How It Works

How It Works

Creative Ideas in 3 Simple Steps

1. Add

Choose up to five relevant niche concepts to form the basis of an ideation.

2. Browse

Explore hundreds of potentially unique and creative raw ideas.

3. Refine

Jot down interesting new ideas and concepts as they occur.

Our brains are great at knowing when they can disengage. Usually when we're doing something humdrum and run-of-the-mill. However, they spring into action when things are incoherent, or off in some way.

The Raw Ideas generated by ideate bot are designed to engage and target the storyteller* (learn more) by introducing a bit of chaos and incoherence to otherwise semantically close concepts.

To accomplish this it presents small batches of raw ideas, 3 - 5 at a time to avoid overload (our brains can quickly become frustrated if overworked).

Raw ideas are purposefully obtuse because they need to prevent your brain from understanding the semantic intent of each idea instantly.

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The Science

Technology & Science Working For You


Heuristics are comparative processes used to provide approximate solutions.


A branch of linguistics concerned with the study of the cognitive structure of meaning.


Artificial intelligence enables systems to learn and make better decisions.

Semantics is the study of the logic and meaning in linguistics concerned with how the cognitive structure of words, their relationships and their meanings are codified in your brain. What's interesting about this is that there are semantic distances between these words and concepts.

Here's an example.

What is more closely related to a dog?

A) wolf

B) pig

C) submarine

You likely chose A because a wolf is the most closely related to a dog biologically. They are both canines.

What is the next most closely related, pig or submarine? You likely chose B, pig. It's not a canine but it is an animal.

So wolf is closer to dog than pig, but pig is closer to dog than submarine. The semantic distance between dog and submarine is large, while the distance between dog and wolf is small.

Trillions of these semantic relationships are sitting right there in your brain, just laying around.

Time to put 'em to work.

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The Brain

How Your Brain Makes Creative Magic

The Interpreter

Your brain comes with a built in storyteller that tweaks facts and spins stories.


The interpreter takes seemingly unrelated concepts and confabulates them into a story.


Become more creative than you could have dreamed possible by feeding your interpreter.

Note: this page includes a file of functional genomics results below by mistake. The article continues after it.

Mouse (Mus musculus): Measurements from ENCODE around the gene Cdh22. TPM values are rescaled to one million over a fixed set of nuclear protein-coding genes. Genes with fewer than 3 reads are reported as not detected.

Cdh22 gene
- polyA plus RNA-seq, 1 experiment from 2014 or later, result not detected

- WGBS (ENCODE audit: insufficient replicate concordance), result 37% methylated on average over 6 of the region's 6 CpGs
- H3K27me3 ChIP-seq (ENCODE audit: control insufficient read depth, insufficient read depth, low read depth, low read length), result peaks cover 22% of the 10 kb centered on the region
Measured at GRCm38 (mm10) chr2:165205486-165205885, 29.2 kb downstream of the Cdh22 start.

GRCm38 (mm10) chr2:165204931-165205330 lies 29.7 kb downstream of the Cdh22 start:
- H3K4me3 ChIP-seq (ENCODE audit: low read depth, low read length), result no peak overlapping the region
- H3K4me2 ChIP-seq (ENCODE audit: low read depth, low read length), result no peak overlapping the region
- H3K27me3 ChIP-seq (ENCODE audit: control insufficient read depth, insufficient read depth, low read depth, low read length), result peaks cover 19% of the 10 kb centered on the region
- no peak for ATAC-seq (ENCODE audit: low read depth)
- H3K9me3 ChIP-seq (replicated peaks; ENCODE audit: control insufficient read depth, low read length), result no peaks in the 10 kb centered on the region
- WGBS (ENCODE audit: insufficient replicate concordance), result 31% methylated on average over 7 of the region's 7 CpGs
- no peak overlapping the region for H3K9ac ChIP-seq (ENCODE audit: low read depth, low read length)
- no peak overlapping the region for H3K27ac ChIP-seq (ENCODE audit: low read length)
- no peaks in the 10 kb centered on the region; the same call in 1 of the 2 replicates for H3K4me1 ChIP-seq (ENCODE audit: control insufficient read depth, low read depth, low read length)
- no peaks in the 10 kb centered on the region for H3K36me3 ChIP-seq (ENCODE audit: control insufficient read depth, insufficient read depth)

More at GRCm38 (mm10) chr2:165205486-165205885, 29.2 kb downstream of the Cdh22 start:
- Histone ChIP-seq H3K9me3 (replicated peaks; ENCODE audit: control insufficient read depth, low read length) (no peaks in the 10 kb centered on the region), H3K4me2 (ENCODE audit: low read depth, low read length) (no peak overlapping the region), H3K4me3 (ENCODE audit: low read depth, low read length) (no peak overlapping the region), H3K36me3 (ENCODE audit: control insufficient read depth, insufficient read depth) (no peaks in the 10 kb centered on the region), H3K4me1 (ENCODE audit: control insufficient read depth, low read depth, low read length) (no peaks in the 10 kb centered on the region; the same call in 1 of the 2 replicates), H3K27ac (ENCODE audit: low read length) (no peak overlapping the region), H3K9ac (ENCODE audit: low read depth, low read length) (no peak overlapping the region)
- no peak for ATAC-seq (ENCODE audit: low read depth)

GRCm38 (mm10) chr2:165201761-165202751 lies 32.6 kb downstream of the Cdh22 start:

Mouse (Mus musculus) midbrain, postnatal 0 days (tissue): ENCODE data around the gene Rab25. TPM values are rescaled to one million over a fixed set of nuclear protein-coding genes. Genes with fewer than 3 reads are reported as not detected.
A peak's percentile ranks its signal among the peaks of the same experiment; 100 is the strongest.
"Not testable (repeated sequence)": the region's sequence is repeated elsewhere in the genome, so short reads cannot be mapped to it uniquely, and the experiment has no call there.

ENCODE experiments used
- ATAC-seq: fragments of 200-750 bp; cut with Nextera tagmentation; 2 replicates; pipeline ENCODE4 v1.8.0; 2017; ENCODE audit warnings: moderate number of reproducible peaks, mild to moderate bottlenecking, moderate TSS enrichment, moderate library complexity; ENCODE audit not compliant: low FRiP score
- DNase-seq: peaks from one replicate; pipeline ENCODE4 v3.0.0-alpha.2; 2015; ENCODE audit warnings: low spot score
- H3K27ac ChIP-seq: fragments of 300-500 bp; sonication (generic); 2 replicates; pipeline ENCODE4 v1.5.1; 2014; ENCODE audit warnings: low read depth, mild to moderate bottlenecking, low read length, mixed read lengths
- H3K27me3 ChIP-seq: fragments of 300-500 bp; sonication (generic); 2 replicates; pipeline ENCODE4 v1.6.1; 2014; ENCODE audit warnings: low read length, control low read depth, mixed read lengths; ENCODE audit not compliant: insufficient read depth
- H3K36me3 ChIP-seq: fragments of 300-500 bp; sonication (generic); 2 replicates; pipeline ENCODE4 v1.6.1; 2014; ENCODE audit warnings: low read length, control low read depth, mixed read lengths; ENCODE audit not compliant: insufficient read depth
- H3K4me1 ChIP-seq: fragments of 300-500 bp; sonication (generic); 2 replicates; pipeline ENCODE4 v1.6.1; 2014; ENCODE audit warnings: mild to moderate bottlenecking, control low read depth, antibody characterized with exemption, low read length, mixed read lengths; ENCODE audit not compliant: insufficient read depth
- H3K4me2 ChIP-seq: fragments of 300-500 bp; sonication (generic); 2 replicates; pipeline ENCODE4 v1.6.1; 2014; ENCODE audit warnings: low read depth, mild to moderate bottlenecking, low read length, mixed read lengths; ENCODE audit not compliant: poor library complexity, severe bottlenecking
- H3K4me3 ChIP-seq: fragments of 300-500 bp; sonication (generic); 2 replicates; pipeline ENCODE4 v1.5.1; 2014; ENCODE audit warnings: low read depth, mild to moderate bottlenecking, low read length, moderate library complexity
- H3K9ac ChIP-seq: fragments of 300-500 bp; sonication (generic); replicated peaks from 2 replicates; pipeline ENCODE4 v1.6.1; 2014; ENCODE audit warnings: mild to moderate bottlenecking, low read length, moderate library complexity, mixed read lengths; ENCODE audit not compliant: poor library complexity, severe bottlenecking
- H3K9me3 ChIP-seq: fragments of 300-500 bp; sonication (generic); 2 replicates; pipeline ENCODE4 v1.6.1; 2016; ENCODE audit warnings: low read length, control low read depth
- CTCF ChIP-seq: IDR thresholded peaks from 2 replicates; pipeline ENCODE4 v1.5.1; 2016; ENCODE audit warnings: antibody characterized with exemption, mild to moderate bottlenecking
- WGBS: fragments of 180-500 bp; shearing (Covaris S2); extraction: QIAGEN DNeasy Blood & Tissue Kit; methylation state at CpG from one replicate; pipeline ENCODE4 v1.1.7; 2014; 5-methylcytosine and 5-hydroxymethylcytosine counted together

Back in the 2000s a neuroscientist called Michael Gazzaniga, working at Roger Sperry's lab at Caltech, was studying the effects of having the corpus collosum severed.

The corpus collosum is a dense bundle of neurons that connect the two halves of our brains. If this is severed it means the two hemispheres can no longer communicate with each other, effectively isolating the functionality of each half. The condition is called split-brain.

Sharing his experiences in an article for Discover Magazine, Dr. Gazzaniga relates this interesting story.

We showed a split-brain patient two pictures: To his right visual field, a chicken claw, so the left hemisphere saw only the claw picture, and to the left visual field, a snow scene, so the right hemisphere saw only that. He was then asked to choose a picture from an array placed in full view in front of him, which both hemispheres could see. His left hand pointed to a shovel (which was the most appropriate answer for the snow scene) and his right hand pointed to a chicken (the most appropriate answer for the chicken claw).

We asked why he chose those items. His left-hemisphere speech center replied, "Oh, that’s simple. The chicken claw goes with the chicken," easily explaining what it knew. It had seen the chicken claw. Then, looking down at his left hand pointing to the shovel, without missing a beat, he said, "And you need a shovel to clean out the chicken shed." Immediately, the left brain, observing the left hand's response without the knowledge of why it had picked that item, put it into a context that would explain it. It knew nothing about the snow scene, but it had to explain the shovel in front of his left hand. Well, chickens do make a mess, and you have to clean it up. Ah, that's it! Makes sense.

What was interesting was that the left hemisphere did not say, "I don't know," which was the correct answer. It made up a post hoc answer that fit the situation. It confabulated, taking cues from what it knew and putting them together in an answer that made sense.

In short, we come with specialized mental machinery designed to confabulate. To take seemingly random facts or concepts and combine them into a coherent (more or less) story.

That's interesting for a neuroscientist. It's pure gold when you're a plucky little ideation bot wanting to solve the problem of creativity on-demand.

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